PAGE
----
For all my concerns about No Child Left Behind’s grandiose ambitions and misguided hyper-prescriptiveness, its profound contribution was the wealth of information that’s now available on graduation rates and student achievement. Given that, it’s striking that Uncle Sam spends vastly more on higher education than K-12 but that higher ed now desperately lags when it comes to even minimal, user-friendly transparency.
If students or parents want to know how graduates from this college or that one fare, or even where students are more likely to graduate, it’s ridiculously hard to find good information. Fortunately, a handful of analysts have taken up this challenge. In the most recent such effort, my colleagues Andrew Kelly and Mark Schneider, along with Education Sector’s inimitable Kevin Carey, today released “Rising to the Challenge: Hispanic Graduation Rates as a National Priority.”
The report uses National Center for Education Statistics data to shine a bright light on Hispanic college completion. The findings are pretty dismal. Nationally, just 51 percent of Hispanic students graduate in six years. That means, of every two Hispanic students who head off to a four-year college this fall, just one will earn a diploma by June 2016. Moreover, the authors report that there is no evidence that schools federally designated as “Hispanic-Serving Institutions” are doing any better than other institutions at graduating their Hispanic students, and they do a worse job of graduating their white students.
Critically, for those who imagine the challenge of Hispanic completion is primarily one of “undermatching” (in which poor and minority students attend less selective colleges than they probably should), there is enormous variation in completion rates across schools with similar admissions criteria. Among schools deemed “competitive” by Barron’s Profiles of American Colleges, for instance, the ten highest-performing schools routinely graduate more than three times as many of their Hispanic students than the ten lowest-performing schools. This means it is possible for more higher ed institutions to do a better job. Parents, teachers, and guidance counselors should be aware of who’s getting the job done when advising high school grads about which college to attend.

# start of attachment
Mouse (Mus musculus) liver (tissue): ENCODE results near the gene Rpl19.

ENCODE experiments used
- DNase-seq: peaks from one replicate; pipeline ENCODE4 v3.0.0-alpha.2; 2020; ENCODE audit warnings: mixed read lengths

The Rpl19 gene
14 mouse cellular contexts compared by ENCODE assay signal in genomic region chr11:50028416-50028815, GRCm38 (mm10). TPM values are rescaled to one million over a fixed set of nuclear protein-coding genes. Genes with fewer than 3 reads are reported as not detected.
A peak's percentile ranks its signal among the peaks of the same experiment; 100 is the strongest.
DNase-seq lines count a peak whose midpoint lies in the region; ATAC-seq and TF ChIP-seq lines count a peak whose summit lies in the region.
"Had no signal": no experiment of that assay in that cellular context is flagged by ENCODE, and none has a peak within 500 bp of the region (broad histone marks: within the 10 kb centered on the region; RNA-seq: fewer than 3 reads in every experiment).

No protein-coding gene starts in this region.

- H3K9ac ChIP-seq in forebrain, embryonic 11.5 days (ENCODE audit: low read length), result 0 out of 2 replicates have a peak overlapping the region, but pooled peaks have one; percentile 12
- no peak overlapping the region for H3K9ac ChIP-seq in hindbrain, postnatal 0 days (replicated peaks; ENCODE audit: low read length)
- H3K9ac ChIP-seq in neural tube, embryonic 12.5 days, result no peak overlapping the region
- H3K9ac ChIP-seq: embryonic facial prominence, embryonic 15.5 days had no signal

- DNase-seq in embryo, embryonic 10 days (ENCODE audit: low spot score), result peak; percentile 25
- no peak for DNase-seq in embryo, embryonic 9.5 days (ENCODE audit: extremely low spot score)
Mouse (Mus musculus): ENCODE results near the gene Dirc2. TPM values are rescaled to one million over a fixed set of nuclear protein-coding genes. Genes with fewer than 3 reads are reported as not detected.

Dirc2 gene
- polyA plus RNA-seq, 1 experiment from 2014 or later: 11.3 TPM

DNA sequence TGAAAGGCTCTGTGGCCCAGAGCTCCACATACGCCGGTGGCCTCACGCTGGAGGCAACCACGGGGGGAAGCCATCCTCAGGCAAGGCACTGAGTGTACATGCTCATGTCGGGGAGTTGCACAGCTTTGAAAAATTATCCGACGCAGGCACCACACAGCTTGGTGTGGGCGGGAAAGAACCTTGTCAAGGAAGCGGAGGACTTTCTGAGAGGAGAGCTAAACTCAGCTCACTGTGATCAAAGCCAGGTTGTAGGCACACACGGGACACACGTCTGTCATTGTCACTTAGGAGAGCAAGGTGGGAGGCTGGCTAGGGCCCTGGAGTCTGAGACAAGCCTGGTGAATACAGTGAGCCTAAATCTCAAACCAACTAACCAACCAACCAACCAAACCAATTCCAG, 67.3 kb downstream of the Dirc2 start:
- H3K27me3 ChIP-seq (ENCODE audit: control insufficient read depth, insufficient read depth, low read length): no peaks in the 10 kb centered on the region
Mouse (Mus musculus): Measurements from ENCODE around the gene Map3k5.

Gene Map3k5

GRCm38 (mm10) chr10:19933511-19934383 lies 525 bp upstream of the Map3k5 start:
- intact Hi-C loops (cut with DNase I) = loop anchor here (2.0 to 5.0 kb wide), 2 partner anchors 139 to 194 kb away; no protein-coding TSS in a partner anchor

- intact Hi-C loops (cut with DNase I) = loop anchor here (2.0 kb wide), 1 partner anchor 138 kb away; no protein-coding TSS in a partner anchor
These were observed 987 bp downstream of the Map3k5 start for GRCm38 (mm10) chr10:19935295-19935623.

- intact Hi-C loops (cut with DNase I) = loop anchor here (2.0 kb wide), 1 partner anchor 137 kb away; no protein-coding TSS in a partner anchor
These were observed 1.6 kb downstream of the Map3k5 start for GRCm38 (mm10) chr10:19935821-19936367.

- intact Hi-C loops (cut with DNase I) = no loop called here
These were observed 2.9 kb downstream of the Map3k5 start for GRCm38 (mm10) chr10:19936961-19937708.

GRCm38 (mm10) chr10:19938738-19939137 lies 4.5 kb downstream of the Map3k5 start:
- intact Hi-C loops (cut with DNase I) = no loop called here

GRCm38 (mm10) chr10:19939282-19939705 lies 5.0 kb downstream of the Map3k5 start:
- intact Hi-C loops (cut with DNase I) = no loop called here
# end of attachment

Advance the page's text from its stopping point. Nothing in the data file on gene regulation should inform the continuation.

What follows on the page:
The question of Hispanic students is particularly intriguing because efforts to meet the needs of first-generation immigrants and English language learners have, in my experience, generally been pursued via special programs and designated officials grafted onto colleges with too much attention to identity politics. Rare is the institution that has used the new challenges of this population as an opportunity to really rethink how it supports and serves students with diverse needs and strengths. And yet the authors point out that the institutions that seem to fare best are not those that fetishize services for Hispanic students in isolation but those that emphasize retention and completion for all students.
Now, I don’t want to put too much stock in mechanical renderings of graduation rates. After all, colleges can boost their numbers by dropping standards or giving diplomas away like candy. If students decide college isn’t for them or can’t cut it, I don’t think colleges should be expected to hound them or carry them through. But I think the numbers here show we’re pretty far away from that being the central problem. Right now, the challenge is getting this information out and ensuring that institutions, students, and educators--and, especially public institutions, legislators, and voters--are doing what they should to help get these kids over the finish line.
The opinions expressed in Rick Hess Straight Up are strictly those of the author(s) and do not reflect the opinions or endorsement of Editorial Projects in Education, or any of its publications.